A recent story in the Denver Post highlighted Colorado’s state Constitution, of which the original document is now on display in our state museum, the History Colorado Center. One of the interesting facts of the Constitution’s history is that it was first written in three languages – English, Spanish, and German. Among the treasures we have in the State Publications Library are our copies of the 1881 Session Laws, (a book compiling the laws passed by the Legislature that year), which were also produced in Spanish and German in the early years of our statehood. Historically, the German version is especially interesting, because not only is the language German but the type is done in the old Fraktur typeset. After a few years, both the Constitution and the Session Laws ceased their multi-language publications, but they remain in the archives as interesting bits of our state’s history.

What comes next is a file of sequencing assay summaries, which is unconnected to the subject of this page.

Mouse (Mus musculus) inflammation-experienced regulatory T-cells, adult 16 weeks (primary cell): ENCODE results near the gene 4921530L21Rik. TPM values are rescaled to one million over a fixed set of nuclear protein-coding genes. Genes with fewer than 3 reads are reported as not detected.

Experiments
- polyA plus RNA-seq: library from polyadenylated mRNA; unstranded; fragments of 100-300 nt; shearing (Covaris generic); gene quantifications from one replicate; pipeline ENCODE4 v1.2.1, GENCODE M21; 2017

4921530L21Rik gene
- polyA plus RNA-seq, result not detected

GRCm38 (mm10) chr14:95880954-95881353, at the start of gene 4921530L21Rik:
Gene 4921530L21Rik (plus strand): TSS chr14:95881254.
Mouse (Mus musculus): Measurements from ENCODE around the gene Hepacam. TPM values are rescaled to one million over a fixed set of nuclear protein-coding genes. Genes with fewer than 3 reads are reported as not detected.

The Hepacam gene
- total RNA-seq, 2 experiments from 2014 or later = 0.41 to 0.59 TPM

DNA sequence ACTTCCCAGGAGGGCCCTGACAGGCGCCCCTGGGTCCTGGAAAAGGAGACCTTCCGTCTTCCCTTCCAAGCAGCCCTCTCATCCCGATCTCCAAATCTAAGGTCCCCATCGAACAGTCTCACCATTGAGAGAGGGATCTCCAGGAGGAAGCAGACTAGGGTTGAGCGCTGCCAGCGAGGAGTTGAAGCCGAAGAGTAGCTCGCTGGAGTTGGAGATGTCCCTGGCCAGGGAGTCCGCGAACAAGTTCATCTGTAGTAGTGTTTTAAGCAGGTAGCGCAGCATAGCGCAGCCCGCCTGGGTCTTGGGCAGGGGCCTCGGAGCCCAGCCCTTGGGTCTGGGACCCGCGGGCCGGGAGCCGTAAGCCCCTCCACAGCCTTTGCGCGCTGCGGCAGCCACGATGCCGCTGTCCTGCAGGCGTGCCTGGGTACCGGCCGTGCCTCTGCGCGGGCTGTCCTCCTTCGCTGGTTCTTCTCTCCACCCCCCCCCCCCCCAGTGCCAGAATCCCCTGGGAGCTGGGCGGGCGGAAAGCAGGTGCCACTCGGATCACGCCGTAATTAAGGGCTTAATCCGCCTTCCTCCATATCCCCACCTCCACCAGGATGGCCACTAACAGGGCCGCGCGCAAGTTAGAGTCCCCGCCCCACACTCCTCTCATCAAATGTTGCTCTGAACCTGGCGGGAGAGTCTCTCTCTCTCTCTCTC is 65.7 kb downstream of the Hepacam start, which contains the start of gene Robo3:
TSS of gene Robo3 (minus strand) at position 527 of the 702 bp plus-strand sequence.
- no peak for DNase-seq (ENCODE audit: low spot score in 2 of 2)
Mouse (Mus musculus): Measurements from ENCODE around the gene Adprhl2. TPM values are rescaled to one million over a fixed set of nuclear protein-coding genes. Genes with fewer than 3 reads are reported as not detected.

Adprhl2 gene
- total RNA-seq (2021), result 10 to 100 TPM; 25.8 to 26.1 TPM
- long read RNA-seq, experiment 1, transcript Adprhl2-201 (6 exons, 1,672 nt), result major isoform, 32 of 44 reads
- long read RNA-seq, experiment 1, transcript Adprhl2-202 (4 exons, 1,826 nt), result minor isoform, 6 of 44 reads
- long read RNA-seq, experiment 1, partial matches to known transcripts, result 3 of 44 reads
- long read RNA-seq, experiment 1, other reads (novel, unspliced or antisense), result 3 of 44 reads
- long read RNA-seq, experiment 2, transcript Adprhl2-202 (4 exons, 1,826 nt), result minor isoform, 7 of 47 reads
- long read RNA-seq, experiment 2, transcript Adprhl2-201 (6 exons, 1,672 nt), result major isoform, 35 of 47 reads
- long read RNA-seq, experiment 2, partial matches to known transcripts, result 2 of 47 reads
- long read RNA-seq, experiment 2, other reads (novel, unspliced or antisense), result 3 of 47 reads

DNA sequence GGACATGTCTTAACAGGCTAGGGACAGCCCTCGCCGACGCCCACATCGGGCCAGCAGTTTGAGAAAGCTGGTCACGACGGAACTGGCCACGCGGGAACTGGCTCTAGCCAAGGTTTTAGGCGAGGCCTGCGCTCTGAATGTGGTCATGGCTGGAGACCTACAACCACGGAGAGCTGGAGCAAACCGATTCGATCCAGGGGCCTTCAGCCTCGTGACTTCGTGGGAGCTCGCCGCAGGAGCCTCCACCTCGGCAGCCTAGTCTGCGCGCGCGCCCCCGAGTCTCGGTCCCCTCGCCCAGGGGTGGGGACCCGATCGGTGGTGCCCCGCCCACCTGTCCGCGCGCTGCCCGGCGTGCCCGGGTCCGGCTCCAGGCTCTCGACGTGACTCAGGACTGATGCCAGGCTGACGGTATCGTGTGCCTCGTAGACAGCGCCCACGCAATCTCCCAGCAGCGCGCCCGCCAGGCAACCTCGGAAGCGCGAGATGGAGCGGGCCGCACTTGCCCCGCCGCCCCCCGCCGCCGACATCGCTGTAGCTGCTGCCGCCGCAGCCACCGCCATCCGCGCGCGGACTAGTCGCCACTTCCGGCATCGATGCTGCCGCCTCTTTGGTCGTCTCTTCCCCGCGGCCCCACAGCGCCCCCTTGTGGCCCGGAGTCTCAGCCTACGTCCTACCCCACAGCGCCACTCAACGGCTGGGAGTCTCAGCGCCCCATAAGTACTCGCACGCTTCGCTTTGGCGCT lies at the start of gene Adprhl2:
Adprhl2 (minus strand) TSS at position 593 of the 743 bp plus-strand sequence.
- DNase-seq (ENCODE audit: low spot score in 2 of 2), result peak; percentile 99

Colorado’s State Constitution has changed dramatically over the years since Colorado first gained statehood in 1876. Today, the Colorado Constitution is about double the length of the U.S. Constitution! The Colorado Secretary of State’s office prints the most current version of the Colorado Constitution, which you can read online along with the U.S. Constitution and the Declaration of Independence.
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